After seeing a photo of a FOOTY with a LATEEN sail made by Rick on the FOOTY website the old brain started to work on a modern adeptation of this very ancient style of rig.(as ya do):mes:

I went scrounging to my good friend Brett Linton of Linton sails here in Wellington
who allowed me to snaffle some offcuts of the most colourful spinaker cloth you have ever seen.
A couple of days later I had the mark I version of a Lateen Swing Rig.:p:jap:
There is still plenty to do in the way of development, so don`t hold your breath. I just thought I would post it here to whet your appetite and provoke some thought.:devil3:

Heres what ive been working on for a while rig wise.


What’s the purpose of those dual verticals?

Wow, I really like that shape. It reminds me of what I was suggesting in the wingmast thread( ), minus the shaping of the leading edge. I think I’ll try something like that with the hull I just bought from you. Do you mind?

Great idea, let us know how it works. Old stern steering iceboats used to use an “A Frame” mast with lateen sails


ps to Tomo: The “dual verticals” are used to eliminate the “crease” in the lateen sail which occurs on one tack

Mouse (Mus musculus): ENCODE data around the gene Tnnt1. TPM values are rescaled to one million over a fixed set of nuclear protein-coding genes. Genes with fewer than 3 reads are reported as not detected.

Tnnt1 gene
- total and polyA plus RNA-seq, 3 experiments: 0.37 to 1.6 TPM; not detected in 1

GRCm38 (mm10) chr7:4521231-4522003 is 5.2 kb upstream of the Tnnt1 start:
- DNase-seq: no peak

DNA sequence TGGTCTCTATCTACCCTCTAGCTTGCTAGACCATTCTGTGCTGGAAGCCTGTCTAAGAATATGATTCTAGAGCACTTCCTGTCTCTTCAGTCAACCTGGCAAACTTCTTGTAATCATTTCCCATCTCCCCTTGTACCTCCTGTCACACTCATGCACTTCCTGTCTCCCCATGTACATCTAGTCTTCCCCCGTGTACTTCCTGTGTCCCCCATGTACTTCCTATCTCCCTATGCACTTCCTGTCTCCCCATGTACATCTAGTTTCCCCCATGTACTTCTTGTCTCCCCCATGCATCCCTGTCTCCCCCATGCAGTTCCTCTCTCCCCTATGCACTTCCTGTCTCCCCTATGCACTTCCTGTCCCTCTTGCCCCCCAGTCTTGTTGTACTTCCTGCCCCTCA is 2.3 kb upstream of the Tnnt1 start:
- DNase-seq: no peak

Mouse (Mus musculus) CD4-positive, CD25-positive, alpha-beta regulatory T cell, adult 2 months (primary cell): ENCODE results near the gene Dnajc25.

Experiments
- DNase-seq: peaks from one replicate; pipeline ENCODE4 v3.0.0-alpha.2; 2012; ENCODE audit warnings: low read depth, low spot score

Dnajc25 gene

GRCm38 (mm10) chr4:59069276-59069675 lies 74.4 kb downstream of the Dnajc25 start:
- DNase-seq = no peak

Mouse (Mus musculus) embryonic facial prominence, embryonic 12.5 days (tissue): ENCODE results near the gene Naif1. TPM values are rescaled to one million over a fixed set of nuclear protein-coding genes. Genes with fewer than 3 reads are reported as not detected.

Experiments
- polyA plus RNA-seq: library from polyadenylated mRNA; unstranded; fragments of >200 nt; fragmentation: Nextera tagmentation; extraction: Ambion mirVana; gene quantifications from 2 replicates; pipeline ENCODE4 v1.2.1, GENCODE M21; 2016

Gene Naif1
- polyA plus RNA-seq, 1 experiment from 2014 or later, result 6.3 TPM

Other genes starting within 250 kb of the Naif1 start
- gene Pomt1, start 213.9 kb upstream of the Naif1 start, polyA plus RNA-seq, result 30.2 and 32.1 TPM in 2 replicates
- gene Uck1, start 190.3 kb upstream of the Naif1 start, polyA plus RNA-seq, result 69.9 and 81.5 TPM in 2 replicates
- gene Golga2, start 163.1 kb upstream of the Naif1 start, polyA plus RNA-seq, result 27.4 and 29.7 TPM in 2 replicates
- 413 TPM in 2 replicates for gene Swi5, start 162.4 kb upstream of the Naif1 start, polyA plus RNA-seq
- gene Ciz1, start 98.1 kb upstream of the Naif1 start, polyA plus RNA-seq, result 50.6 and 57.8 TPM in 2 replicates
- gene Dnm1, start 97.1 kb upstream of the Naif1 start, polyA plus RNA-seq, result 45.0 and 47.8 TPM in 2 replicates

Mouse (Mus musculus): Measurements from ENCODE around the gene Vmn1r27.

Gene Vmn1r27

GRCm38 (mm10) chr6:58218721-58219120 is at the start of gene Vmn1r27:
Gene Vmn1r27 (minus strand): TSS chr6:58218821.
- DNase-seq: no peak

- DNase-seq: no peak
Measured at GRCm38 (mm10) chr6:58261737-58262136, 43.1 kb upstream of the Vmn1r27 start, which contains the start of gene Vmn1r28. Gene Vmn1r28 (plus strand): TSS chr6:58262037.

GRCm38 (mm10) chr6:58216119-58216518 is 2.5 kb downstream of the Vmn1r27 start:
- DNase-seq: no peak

No problem Bill,go for it!
I put the mast tube on these rigs about 4 inches back from the bow.
These rigs are really very nice,simple to build and perform well.

attached is a sketch,use the photo for reference as well.

Thanks to Brett agreeing to publish his design, I have used that as a base for my own version. (nice way of saying I copied it):mohawk:

All made from that new hi tech material called WOOD.
Easy to shape, can be glued, non toxic, flexiable, light, drillable, a very clever compound. Hats off to ever invented it.:angel:

Mast is tapered in the manner of the FINN masts of old.
Main boom Balsa core with ply sides, doubled at the forward end.
Crane laminated ply 3x1mm sheets,
Sail cut down from old EC12 experiment. Very lightweight.:diablo:

Next step is to do the pocket luff…hmmmmm?

Hey Ian,
I might just be speaking for myself, but your large pictures really tax my poor dialup connection!:weeping: Otherwise, that looks really super! How tall is your rig? Looks really simple to make.

Absolutely beautiful!!! I think Brett is really onto something with this rig & I’m building one myself, but it’s not nearly as nice as yours. I liked the bend in yours. I’ll get a photo off when it’s looking better.

Yes, sorry Bob I had not thought about the size of my photos.
I have resized the most recent ones.
The mast is 450mm high as per Bretts drawing.:magnify:

It might look cool to have a curved luff but I may have shot myself in the foot as it is not an easy task to fit a pocket luff with such a curve.:ihat:

May try some heavier cloth also as I had a look at some windsurfer sails yesterday to get some ideas to help.:darth: Some clever people out there.

Getting closer to posting some timed runs as easter approaches.:crazy: